ascarid

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ascarid

[′as·kə·rəd]
(invertebrate zoology)
The common name for any roundworm belonging to the superfamily Ascaridoidea.
References in periodicals archive ?
Ascarid eggs are quite hardy and can survive in the environment for years.
The adult worms live in the intestine like other ascarids.
The eggs can survive in infectious form for long periods of time; 2) As with other ascarids, the eggs can remain viable in dilute formalin for extended periods of time.
The most important ones are strongyles, ascarids, tapeworms, and bots.
When zoonotic ascarids and hookworms infect humans, the parasites rarely mature in the intestine; rather, the larval worms migrate in the host's tissues (larva migrans).
a new ascarid nematode isolated from captive kinkajou, Potos flavus, from the Cooperative Republic of Guyana.
Large and small strongyles are the significant pathogens of horses and in addition to that ascarids, thread worms, hair worms, pin worms and tapeworms are also found naturally in horses (Urquhart et al.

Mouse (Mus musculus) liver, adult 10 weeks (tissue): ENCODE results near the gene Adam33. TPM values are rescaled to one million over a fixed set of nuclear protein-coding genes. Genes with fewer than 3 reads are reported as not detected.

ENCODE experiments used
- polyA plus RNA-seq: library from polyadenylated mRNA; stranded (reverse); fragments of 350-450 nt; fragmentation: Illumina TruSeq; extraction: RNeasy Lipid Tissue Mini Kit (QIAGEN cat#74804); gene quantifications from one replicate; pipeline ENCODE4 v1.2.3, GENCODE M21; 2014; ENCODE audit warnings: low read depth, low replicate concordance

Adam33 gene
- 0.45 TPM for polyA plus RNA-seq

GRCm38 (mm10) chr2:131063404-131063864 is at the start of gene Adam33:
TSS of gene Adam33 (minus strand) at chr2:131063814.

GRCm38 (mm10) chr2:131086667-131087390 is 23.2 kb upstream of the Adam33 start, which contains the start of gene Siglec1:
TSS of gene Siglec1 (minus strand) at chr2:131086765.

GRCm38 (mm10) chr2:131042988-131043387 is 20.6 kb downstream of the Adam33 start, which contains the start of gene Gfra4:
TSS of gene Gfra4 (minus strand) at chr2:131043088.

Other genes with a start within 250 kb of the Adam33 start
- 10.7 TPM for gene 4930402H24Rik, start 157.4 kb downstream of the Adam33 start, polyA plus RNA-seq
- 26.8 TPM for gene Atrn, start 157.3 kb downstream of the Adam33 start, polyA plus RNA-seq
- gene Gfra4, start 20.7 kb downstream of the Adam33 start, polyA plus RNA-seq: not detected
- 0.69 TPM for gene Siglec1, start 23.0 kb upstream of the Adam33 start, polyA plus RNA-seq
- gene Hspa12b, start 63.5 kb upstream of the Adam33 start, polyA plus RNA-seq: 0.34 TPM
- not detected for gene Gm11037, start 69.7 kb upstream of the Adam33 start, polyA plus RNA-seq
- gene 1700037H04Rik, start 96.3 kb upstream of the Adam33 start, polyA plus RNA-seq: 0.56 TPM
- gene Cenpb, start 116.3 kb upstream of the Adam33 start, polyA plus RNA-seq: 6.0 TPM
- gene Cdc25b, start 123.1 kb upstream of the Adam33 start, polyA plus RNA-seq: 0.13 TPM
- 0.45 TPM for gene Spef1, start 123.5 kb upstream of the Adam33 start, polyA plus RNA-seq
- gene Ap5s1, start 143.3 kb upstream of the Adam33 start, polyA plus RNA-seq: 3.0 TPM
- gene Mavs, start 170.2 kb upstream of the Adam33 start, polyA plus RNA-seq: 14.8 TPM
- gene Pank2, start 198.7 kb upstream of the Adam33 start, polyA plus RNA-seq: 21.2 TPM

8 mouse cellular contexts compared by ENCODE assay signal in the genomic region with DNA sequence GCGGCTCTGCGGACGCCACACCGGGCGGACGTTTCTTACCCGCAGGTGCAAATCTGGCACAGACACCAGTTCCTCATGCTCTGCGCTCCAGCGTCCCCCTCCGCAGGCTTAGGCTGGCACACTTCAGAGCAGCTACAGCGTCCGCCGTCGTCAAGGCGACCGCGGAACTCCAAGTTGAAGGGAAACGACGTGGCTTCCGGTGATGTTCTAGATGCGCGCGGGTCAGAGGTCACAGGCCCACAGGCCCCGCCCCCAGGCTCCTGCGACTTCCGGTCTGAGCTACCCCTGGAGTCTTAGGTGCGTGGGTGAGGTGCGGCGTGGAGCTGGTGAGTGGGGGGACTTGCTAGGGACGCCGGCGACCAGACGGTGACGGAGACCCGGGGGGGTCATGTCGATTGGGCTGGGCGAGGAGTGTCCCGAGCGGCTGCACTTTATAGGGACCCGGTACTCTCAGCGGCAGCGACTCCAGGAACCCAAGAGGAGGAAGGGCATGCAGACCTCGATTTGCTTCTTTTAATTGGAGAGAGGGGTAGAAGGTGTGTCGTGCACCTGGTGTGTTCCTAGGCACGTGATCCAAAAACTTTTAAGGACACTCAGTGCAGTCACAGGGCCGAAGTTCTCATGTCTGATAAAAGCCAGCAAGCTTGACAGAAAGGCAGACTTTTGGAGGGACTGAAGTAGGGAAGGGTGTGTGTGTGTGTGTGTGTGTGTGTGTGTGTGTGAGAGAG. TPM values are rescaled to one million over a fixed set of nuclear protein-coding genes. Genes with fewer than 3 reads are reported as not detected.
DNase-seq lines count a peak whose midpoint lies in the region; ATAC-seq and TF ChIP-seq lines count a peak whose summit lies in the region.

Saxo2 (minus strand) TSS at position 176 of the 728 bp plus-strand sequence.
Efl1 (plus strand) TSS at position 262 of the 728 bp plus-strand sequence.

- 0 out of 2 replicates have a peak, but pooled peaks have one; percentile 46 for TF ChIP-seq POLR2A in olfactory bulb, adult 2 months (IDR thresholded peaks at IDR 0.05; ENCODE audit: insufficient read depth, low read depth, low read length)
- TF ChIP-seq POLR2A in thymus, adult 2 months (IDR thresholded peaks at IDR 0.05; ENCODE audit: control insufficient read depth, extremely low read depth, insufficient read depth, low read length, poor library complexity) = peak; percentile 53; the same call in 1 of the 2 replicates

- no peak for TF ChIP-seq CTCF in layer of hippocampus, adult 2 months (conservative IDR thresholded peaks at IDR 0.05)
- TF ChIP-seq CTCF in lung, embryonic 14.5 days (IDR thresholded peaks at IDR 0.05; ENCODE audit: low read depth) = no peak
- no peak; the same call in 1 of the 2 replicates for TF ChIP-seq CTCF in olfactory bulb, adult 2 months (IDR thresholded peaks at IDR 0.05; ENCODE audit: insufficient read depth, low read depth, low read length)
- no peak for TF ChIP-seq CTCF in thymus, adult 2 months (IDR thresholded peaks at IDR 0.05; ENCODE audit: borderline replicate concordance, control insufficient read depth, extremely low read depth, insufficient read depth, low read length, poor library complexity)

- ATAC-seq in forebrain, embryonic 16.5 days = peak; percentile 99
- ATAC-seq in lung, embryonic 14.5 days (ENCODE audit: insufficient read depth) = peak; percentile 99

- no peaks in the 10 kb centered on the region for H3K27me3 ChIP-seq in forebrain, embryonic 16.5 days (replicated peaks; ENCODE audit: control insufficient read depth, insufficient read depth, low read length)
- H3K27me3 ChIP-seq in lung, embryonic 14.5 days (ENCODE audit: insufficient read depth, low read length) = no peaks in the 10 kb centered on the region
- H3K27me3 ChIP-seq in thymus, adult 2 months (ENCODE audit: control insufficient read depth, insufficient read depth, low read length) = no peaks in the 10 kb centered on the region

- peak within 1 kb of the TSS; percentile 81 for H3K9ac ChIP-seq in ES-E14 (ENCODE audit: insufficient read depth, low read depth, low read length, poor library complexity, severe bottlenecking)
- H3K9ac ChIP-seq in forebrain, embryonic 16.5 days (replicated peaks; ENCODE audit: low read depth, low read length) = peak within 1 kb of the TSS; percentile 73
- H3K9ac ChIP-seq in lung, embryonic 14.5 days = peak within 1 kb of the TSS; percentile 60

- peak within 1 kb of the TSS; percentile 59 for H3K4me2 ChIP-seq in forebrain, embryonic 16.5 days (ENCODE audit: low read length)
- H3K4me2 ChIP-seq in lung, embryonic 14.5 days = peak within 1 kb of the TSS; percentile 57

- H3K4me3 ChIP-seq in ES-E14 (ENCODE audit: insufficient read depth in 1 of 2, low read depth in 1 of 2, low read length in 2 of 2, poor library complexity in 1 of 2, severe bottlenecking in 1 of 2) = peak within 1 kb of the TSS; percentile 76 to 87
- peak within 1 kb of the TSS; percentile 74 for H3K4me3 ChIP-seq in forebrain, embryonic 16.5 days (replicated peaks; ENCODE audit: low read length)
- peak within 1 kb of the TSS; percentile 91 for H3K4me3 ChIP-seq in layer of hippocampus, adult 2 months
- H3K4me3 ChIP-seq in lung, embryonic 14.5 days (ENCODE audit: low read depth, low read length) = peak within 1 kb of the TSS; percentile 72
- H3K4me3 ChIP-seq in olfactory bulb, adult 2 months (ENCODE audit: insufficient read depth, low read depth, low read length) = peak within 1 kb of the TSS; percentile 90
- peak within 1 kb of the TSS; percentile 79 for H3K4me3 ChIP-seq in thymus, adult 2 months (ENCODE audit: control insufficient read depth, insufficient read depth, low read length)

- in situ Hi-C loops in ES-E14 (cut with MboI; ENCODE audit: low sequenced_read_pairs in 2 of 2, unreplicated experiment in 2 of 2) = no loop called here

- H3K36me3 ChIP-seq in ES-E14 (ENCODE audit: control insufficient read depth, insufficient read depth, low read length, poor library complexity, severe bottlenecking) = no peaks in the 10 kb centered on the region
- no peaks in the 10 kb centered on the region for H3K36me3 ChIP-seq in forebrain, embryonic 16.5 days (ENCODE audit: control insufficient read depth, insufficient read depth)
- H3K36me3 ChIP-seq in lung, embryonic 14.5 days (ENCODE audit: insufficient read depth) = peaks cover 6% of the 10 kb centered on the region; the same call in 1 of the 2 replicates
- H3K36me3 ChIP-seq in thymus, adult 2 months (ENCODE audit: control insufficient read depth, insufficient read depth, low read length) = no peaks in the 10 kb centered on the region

Histopathological survey of protozoa, helminths, and ascarids of imported and local psittacine and passerine birds in Japan.
However, morphologic characteristics of nematodes in this study were more consistent with ascarids.
Results of necropsy and fecal examinations found low levels of internal parasitism, with cestodes and ascarids identified as the most prevalent endoparasites.
procyonis eggs have a low thermal death point at [less than or equal to] 62[degrees]C, similar to that reported for other ascarids (5,9).
In 2006 and 2007, nine ascarids (>3 inches) were collected from the feces of an unrecorded number of raccoons admitted to a rehabilitation center in northern Florida.